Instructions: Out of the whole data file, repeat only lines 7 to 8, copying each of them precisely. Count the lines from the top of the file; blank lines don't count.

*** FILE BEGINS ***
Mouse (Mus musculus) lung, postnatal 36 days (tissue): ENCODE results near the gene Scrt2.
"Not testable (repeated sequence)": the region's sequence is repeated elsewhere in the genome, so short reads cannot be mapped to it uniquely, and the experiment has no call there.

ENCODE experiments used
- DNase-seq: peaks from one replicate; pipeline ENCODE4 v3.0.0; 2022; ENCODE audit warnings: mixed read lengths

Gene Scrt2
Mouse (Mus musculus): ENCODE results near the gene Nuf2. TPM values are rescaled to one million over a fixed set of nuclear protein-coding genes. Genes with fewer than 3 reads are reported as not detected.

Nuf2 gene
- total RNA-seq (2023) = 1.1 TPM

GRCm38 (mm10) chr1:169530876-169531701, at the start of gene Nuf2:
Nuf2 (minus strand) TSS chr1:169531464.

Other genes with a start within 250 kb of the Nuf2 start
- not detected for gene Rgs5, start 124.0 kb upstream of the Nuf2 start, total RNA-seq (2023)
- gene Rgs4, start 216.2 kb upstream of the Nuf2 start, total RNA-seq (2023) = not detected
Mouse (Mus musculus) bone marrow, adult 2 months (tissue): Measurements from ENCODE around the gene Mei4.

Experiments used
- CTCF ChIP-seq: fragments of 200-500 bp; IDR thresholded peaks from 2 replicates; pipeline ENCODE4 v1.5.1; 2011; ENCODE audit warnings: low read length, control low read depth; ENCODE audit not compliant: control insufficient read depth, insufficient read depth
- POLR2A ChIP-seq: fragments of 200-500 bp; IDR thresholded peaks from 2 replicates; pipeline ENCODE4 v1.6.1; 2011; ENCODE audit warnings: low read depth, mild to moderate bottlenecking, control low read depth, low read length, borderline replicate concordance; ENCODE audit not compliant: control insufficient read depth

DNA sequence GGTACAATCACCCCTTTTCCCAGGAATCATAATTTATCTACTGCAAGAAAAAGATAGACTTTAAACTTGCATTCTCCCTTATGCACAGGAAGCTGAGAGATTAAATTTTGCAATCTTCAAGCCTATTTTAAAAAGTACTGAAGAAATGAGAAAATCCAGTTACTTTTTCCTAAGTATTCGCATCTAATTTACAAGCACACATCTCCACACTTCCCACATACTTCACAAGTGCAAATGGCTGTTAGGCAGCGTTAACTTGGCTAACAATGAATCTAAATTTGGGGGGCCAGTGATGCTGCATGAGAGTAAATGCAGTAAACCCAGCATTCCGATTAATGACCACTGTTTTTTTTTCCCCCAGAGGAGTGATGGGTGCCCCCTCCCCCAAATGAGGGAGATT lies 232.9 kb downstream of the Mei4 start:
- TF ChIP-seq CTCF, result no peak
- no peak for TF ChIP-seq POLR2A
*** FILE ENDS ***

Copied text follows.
Nuf2 gene
- total RNA-seq (2023) = 1.1 TPM